MM258-An Introduction to the Management of Information Systems

Module Provider: Business Informatics, Systems and Accounting
Number of credits: 20 [10 ECTS credits]
Level:5
Terms in which taught: Spring term module
Pre-requisites:
Non-modular pre-requisites:
Co-requisites:
Modules excluded:
Current from: 2018/9

Module Convenor: Dr Stephen Gulliver

Email: s.r.gulliver@henley.ac.uk

Type of module:

Summary module description:

This module considers management of business focused Information Systems (IS), and introduces students to the interplay of management, organisational and information technology IS dimensions. It covers enterprise applications in detail, and allows students to appreciate the symbiotic relationship between company information infrastructures and business capability. This module is delivered at both University of Reading (Spring) and Beijing Institute of Technology (Autumn).


Aims:

This course introduces students to the fundamentals that underline the design, implementation, control, evaluation, and strategic use of information systems in business. After introducing conceptual foundations underlying information systems, the course considers, from a business perspective, categories of information systems and their purpose in modern business. Although the course considers some information technology issues, the course aims to deliver a socio-techniqical perspective of information management from a management perspective.


Assessable learning outcomes:

At the end of the Module students should be able to:



• Identify the fundamental concepts and theoretical constructs concerning management of Information Systems (IS)



• Describe the capabilities and limitations of the technology upon which IS is structured.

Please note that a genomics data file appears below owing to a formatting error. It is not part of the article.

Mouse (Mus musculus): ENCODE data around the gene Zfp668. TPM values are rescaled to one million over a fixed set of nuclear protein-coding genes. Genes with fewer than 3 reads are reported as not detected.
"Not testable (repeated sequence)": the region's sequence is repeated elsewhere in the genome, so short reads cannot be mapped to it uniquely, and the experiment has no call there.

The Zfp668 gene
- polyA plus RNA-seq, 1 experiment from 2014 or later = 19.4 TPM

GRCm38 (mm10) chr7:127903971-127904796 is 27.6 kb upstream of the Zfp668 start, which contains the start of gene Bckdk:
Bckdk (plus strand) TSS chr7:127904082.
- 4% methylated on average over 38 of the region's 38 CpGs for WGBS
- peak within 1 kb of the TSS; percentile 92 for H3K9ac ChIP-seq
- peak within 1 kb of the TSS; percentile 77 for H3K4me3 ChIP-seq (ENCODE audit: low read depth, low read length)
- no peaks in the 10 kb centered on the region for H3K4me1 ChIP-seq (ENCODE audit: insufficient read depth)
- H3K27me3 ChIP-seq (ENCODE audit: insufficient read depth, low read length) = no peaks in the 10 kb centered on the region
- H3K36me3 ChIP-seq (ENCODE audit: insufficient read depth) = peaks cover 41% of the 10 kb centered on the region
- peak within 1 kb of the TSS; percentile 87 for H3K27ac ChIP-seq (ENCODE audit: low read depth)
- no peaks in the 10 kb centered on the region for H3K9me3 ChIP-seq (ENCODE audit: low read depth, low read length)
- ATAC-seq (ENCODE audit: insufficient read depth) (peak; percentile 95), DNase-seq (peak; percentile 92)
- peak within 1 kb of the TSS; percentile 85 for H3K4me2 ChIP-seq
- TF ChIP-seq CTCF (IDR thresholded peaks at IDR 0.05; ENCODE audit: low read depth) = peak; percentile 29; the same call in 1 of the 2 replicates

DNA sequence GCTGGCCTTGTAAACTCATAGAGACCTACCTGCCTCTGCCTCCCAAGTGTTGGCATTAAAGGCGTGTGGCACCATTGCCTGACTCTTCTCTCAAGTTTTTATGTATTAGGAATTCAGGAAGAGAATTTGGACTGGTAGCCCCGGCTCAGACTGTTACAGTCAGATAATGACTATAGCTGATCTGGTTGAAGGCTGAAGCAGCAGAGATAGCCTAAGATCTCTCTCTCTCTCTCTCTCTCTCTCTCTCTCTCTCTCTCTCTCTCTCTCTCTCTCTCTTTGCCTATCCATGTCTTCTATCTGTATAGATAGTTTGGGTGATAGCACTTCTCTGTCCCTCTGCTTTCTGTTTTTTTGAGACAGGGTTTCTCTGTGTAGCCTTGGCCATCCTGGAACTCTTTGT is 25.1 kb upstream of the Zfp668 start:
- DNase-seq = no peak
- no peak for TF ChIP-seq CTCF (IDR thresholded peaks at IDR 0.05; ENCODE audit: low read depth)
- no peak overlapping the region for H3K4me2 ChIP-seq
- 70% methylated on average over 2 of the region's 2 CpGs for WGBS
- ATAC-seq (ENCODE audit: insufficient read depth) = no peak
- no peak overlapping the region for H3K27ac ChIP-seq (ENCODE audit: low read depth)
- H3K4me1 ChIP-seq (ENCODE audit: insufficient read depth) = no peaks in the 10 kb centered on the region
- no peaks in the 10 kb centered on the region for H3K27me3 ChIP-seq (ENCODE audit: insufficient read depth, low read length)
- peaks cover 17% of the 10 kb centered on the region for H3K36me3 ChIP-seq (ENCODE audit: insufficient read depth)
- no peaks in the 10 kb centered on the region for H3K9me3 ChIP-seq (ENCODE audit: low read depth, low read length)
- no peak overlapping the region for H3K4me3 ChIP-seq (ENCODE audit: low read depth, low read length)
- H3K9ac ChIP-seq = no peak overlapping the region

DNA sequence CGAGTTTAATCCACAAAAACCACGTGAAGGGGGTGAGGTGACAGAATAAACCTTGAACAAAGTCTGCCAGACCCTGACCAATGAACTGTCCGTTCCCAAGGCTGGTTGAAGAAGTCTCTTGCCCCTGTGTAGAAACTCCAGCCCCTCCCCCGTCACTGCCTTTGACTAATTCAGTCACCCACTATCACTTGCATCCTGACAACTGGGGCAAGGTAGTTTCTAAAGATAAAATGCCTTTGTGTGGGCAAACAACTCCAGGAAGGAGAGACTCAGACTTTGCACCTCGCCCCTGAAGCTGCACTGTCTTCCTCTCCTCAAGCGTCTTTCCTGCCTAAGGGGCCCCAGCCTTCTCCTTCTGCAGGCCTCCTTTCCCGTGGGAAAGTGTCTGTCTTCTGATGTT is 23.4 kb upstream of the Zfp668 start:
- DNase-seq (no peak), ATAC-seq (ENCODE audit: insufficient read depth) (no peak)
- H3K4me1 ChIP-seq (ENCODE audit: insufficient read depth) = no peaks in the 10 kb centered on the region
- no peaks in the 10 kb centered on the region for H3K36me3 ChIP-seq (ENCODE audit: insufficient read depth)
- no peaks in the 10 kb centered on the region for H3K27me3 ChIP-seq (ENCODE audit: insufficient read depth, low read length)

• Consider appropriate theories and models related to business and competitive effects of IS strategies.



• Discuss and analyse issues involved with the development and use of an organisation's information systems resources: data, information, application systems and hardware.


Additional outcomes:

At the end of the Module students should benefit from:



• Improved analytical and evaluation skills



• Improved commercial solution awareness.



• Heightened general business awareness.


Outline content:

• The origins, current standing and future trends in the field of IS



• Strategic alignment of IS and business strategy



• A management view of the key dimensions of IS: management, organisational and information technology



• A management viewpoint of some core techniques, e.g. functional decomposition, data analysis, business process re-engineering, management of change, etc.



• How IS investment, if managed, can add value and create a competitive advantage



• Internet, e-commerce, websites and the wider digital future



• Information systems development / implementation lifecycles


Global context:

Discussion concerning cultural impact on ‘best practise process’, and consideration of national, business, and individual culture are all discussed within class sessions.